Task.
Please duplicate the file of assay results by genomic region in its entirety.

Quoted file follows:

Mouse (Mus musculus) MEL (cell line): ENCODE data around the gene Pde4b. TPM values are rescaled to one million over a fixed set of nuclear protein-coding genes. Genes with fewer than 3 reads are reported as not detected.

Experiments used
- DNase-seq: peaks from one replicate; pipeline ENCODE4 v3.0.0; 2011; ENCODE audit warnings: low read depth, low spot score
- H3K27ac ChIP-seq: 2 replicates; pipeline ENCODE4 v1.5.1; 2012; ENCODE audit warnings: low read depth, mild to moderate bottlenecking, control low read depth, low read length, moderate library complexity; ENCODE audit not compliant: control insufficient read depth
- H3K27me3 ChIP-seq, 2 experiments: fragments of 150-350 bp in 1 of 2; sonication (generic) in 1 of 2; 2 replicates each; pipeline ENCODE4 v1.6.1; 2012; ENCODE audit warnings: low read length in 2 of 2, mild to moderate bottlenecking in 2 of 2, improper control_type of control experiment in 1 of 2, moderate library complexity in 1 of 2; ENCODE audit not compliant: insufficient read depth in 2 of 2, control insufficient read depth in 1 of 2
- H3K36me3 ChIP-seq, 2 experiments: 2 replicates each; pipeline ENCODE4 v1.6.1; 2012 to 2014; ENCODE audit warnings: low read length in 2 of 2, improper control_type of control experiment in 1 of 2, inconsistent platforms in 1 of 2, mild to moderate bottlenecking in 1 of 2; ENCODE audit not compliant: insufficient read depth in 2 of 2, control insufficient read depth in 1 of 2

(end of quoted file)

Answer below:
Mouse (Mus musculus) MEL (cell line): ENCODE data around the gene Pde4b. TPM values are rescaled to one million over a fixed set of nuclear protein-coding genes. Genes with fewer than 3 reads are reported as not detected.

Experiments used
- DNase-seq: peaks from one replicate; pipeline ENCODE4 v3.0.0; 2011; ENCODE audit warnings: low read depth, low spot score
- H3K27ac ChIP-seq: 2 replicates; pipeline ENCODE4 v1.5.1; 2012; ENCODE audit warnings: low read depth, mild to moderate bottlenecking, control low read depth, low read length, moderate library complexity; ENCODE audit not compliant: control insufficient read depth
- H3K27me3 ChIP-seq, 2 experiments: fragments of 150-350 bp in 1 of 2; sonication (generic) in 1 of 2; 2 replicates each; pipeline ENCODE4 v1.6.1; 2012; ENCODE audit warnings: low read length in 2 of 2, mild to moderate bottlenecking in 2 of 2, improper control_type of control experiment in 1 of 2, moderate library complexity in 1 of 2; ENCODE audit not compliant: insufficient read depth in 2 of 2, control insufficient read depth in 1 of 2
- H3K36me3 ChIP-seq, 2 experiments: 2 replicates each; pipeline ENCODE4 v1.6.1; 2012 to 2014; ENCODE audit warnings: low read length in 2 of 2, improper control_type of control experiment in 1 of 2, inconsistent platforms in 1 of 2, mild to moderate bottlenecking in 1 of 2; ENCODE audit not compliant: insufficient read depth in 2 of 2, control insufficient read depth in 1 of 2